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Weather, ships also don't affect a tunnel-which is a plus
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  #70  
Old Posted Mar 6, 2007, 7:55 PM
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Transit routes studied

Tuesday, March 06, 2007
By JEFFREY MIZE Columbian staff writer

Transportation officials are honing two options for routing high-capacity transit through Vancouver as part of the Columbia River Crossing project.

Both assume that either light rail or bus rapid transit would cross the Columbia River and head north on Washington Street through downtown to Mill Plain Boulevard. The options will be studied as part of a formal environmental impact statement.

One option calls for the transit line to veer east, under Interstate 5 on McLoughlin Boulevard or 16th Street, to serve Clark College before heading north along the east side of the freeway. From there, what is being called the I-5 alignment would cross over state Highway 500 and I-5 before ending at a planned Park & Ride lot just north of Kiggins Bowl.

Instead of veering east, the second option would continue north on Main Street or Broadway until the two streets merge just north of Fourth Plain Boulevard. The transit line would continue north on Main Street to the proposed Park & Ride lot near Kiggins Bowl.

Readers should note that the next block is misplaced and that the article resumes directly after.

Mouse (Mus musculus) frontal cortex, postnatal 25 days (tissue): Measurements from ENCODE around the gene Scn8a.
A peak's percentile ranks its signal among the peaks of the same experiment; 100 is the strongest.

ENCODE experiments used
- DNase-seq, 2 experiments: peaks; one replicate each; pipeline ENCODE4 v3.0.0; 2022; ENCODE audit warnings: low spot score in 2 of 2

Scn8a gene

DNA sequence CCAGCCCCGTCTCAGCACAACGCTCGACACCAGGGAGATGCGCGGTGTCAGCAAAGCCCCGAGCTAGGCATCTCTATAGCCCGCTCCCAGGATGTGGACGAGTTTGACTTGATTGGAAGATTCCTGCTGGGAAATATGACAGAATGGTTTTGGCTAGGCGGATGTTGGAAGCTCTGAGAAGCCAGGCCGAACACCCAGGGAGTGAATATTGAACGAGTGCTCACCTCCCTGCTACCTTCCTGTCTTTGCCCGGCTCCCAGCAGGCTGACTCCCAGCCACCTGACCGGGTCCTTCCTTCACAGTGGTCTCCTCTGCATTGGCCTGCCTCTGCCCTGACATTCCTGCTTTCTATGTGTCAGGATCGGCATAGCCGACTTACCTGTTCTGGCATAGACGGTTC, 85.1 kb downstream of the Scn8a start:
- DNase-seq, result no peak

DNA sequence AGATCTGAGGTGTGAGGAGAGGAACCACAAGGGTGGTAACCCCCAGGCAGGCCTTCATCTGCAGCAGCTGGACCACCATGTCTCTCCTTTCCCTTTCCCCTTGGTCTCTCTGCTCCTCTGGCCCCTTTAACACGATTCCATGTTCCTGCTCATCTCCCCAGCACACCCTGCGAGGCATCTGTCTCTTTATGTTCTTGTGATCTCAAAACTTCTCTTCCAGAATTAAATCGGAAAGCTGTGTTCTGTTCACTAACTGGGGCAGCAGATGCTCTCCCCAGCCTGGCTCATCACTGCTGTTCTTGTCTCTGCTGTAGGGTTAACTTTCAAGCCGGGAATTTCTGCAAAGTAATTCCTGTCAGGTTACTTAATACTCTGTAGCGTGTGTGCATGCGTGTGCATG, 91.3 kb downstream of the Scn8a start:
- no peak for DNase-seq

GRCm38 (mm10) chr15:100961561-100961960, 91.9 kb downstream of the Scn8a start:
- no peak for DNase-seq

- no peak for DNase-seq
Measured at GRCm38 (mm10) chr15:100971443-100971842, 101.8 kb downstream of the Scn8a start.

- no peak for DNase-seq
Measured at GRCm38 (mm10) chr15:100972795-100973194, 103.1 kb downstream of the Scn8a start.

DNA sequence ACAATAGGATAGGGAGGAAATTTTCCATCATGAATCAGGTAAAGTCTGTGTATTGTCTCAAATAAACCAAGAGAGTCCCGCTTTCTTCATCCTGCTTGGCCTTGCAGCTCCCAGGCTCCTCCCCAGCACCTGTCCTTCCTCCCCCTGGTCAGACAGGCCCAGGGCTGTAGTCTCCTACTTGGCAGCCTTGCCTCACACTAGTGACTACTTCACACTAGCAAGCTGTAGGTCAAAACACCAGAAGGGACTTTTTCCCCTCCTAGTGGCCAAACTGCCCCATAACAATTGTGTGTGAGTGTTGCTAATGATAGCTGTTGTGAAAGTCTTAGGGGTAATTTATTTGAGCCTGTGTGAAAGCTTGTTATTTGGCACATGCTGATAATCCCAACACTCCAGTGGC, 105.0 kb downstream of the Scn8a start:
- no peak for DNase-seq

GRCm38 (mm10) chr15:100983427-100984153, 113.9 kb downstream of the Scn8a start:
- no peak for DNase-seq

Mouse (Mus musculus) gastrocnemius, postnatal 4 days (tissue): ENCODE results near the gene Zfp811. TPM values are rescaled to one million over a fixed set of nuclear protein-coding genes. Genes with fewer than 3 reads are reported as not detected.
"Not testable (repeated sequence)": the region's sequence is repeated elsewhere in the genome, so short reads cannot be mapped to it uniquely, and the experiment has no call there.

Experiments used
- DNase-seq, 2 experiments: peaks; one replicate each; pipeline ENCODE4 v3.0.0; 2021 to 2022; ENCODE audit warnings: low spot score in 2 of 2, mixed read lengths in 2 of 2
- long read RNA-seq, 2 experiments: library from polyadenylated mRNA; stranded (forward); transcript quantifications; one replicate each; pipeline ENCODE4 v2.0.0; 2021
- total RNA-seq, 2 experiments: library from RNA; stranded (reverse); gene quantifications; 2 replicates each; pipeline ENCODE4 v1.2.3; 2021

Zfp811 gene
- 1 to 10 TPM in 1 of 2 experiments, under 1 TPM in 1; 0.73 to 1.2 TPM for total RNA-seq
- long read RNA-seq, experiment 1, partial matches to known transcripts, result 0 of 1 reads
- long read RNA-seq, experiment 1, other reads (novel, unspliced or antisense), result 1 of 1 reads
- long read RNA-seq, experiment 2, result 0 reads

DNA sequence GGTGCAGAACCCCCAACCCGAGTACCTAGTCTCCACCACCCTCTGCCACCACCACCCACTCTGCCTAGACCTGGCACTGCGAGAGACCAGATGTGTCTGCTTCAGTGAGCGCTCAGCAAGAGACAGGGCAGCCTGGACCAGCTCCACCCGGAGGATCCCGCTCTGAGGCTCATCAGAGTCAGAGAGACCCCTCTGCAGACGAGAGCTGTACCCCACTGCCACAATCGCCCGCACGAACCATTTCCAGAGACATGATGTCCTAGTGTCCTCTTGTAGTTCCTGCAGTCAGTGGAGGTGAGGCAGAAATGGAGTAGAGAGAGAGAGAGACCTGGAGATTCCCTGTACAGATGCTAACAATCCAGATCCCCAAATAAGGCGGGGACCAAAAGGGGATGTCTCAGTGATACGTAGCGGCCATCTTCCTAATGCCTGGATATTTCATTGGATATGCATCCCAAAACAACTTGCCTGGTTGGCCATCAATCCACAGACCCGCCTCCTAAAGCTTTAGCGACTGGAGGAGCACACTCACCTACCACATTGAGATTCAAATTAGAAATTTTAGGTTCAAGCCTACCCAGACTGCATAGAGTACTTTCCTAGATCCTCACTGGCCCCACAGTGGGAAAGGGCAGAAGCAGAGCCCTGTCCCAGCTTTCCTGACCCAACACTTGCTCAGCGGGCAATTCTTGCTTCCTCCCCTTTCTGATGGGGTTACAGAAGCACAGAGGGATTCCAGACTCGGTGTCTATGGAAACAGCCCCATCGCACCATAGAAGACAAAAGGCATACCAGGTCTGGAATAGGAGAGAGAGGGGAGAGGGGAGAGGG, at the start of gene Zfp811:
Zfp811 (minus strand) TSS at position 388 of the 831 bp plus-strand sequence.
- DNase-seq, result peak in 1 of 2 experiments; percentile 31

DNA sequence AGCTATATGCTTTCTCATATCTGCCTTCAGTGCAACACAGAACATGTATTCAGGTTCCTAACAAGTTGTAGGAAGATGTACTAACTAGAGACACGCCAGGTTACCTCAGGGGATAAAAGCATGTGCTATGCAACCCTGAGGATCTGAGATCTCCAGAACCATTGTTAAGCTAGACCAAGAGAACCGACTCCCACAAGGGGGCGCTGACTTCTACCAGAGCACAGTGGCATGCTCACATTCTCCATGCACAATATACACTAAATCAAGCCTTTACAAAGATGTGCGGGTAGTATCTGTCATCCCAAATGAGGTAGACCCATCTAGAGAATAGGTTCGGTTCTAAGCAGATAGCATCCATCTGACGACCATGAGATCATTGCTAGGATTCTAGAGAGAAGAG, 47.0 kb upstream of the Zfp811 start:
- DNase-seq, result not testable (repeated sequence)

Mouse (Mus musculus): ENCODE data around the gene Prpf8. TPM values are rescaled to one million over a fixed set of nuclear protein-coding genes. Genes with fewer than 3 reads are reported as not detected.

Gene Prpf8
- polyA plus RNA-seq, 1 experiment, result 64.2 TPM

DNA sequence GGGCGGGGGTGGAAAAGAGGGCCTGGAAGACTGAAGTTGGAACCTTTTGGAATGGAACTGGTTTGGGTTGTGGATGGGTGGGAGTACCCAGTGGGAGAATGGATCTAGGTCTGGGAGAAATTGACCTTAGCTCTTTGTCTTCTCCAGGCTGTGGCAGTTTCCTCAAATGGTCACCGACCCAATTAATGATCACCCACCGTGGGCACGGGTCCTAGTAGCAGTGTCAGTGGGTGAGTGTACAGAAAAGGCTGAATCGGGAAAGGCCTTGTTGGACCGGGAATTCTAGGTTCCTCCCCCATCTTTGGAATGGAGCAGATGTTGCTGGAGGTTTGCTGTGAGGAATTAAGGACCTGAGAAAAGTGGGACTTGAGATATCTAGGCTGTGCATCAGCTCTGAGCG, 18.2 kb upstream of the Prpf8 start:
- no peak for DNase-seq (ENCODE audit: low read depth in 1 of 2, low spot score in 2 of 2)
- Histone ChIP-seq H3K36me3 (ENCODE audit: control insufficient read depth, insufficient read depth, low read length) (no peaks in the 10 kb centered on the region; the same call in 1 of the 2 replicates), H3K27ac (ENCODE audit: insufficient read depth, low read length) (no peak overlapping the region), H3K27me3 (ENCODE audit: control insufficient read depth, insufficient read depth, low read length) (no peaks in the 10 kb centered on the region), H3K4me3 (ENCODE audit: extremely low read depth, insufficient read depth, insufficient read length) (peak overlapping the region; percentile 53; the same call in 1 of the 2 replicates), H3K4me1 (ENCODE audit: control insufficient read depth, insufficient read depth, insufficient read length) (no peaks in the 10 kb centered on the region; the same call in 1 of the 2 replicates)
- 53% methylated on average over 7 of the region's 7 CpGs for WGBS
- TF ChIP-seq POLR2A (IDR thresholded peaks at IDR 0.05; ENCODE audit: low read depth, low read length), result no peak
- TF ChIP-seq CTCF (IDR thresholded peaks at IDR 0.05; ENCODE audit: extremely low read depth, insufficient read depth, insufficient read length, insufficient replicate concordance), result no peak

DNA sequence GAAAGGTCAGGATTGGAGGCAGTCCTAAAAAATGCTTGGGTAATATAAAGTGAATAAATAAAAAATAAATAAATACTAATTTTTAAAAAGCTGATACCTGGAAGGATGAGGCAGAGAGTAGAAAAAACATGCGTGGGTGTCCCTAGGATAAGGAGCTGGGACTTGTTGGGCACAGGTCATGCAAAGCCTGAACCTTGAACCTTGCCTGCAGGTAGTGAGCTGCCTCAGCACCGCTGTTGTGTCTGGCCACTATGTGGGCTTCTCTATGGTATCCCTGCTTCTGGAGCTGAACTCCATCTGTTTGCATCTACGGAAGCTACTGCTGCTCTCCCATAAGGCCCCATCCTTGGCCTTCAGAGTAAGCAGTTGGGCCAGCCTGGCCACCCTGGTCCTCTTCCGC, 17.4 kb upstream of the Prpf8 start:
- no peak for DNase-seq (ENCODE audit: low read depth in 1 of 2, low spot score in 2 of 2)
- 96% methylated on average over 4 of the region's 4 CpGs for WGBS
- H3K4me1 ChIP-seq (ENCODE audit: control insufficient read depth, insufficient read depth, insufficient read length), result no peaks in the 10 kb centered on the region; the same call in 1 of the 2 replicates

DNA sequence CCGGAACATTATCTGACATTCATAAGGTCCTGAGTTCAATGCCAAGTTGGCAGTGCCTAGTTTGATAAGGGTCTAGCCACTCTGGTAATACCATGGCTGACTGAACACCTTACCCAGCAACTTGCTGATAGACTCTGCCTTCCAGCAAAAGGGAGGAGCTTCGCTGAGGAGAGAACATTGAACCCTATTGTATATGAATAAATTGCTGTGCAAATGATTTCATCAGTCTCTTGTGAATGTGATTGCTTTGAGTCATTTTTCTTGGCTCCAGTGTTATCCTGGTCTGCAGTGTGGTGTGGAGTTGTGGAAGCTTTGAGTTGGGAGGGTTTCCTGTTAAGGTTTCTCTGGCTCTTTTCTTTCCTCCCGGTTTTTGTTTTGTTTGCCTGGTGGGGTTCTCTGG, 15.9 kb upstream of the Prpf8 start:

Each alignment has advantages. Preliminary analysis indicates the Main Street/Broadway option would be cheaper to build and operate, with construction costs 15 percent lower and operating costs 7 percent lower than the other alignment.

The difference is primarily because the Main/Broadway line doesn't head east to Clark College and therefore covers a shorter distance. Bridges spanning state Highway 500 and I-5 also would not be necessary, thereby reducing construction costs.

The Main/Broadway option would provide direct service to more residents who live within a half-mile of transit stations. The option also has the potential to spur urban redevelopment, such as what north Portland is experiencing along the Interstate Avenue light-rail line.

Advantages to the I-5 alignment include direct service to Clark College, with a Park & Ride lot planned near the college, and to the Vancouver Veterans Affairs Medical Center. Because a large stretch of the route would be confined to the existing I-5 corridor, trains or buses could move passengers faster, possibly at 55 mph, than the other option and slightly improve commuting times for workers heading into Portland.

The I-5 alignment also has less potential to affect properties along the route. Officials believe they could squeeze a transit corridor between I-5 and K Street, which lines the east side of the freeway north of Fourth Plain Boulevard.

Jay Lyman, consultant team project manager for Columbia River Crossing, said officials do not believe either alignment would requiring taking large pieces of private property.

Officials say ridership potential along the two routes is comparable, less than a 3 percent difference. The potential for future expansion of a light-rail system to head east and then south across the Interstate 205 Bridge, creating a transit loop in Vancouver, is not considered a significant factor in evaluating the two transit alignments.